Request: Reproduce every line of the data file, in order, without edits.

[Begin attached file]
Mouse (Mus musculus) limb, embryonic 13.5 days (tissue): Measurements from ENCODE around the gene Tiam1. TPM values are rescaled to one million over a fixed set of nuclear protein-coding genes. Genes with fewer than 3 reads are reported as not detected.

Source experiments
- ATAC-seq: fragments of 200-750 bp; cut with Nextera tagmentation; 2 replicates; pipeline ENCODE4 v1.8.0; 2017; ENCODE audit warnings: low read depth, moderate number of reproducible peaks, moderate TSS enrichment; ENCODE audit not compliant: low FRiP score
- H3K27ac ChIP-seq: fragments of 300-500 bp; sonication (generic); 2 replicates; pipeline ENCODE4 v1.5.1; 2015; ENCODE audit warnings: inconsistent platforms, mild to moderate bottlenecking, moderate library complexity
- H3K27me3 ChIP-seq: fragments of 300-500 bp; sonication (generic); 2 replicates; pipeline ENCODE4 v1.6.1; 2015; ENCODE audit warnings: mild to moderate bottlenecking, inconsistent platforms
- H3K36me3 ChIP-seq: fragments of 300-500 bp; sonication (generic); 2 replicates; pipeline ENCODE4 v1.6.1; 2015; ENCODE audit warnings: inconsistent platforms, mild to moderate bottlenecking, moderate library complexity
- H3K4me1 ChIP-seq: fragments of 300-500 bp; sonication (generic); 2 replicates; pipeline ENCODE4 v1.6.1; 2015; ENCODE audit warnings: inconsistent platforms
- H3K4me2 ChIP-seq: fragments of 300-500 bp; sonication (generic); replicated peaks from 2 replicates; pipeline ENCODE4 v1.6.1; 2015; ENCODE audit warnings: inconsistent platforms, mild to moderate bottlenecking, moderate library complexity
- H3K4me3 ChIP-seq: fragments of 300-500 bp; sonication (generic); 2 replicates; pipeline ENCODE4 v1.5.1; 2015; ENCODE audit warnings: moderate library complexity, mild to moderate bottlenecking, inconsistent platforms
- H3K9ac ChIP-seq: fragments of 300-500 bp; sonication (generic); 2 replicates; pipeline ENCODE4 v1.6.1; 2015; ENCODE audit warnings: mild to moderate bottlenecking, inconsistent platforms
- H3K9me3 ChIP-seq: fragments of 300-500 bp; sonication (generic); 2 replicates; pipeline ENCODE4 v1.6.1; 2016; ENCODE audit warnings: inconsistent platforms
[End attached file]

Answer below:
Mouse (Mus musculus) limb, embryonic 13.5 days (tissue): Measurements from ENCODE around the gene Tiam1. TPM values are rescaled to one million over a fixed set of nuclear protein-coding genes. Genes with fewer than 3 reads are reported as not detected.

Source experiments
- ATAC-seq: fragments of 200-750 bp; cut with Nextera tagmentation; 2 replicates; pipeline ENCODE4 v1.8.0; 2017; ENCODE audit warnings: low read depth, moderate number of reproducible peaks, moderate TSS enrichment; ENCODE audit not compliant: low FRiP score
- H3K27ac ChIP-seq: fragments of 300-500 bp; sonication (generic); 2 replicates; pipeline ENCODE4 v1.5.1; 2015; ENCODE audit warnings: inconsistent platforms, mild to moderate bottlenecking, moderate library complexity
- H3K27me3 ChIP-seq: fragments of 300-500 bp; sonication (generic); 2 replicates; pipeline ENCODE4 v1.6.1; 2015; ENCODE audit warnings: mild to moderate bottlenecking, inconsistent platforms
- H3K36me3 ChIP-seq: fragments of 300-500 bp; sonication (generic); 2 replicates; pipeline ENCODE4 v1.6.1; 2015; ENCODE audit warnings: inconsistent platforms, mild to moderate bottlenecking, moderate library complexity
- H3K4me1 ChIP-seq: fragments of 300-500 bp; sonication (generic); 2 replicates; pipeline ENCODE4 v1.6.1; 2015; ENCODE audit warnings: inconsistent platforms
- H3K4me2 ChIP-seq: fragments of 300-500 bp; sonication (generic); replicated peaks from 2 replicates; pipeline ENCODE4 v1.6.1; 2015; ENCODE audit warnings: inconsistent platforms, mild to moderate bottlenecking, moderate library complexity
- H3K4me3 ChIP-seq: fragments of 300-500 bp; sonication (generic); 2 replicates; pipeline ENCODE4 v1.5.1; 2015; ENCODE audit warnings: moderate library complexity, mild to moderate bottlenecking, inconsistent platforms
- H3K9ac ChIP-seq: fragments of 300-500 bp; sonication (generic); 2 replicates; pipeline ENCODE4 v1.6.1; 2015; ENCODE audit warnings: mild to moderate bottlenecking, inconsistent platforms
- H3K9me3 ChIP-seq: fragments of 300-500 bp; sonication (generic); 2 replicates; pipeline ENCODE4 v1.6.1; 2016; ENCODE audit warnings: inconsistent platforms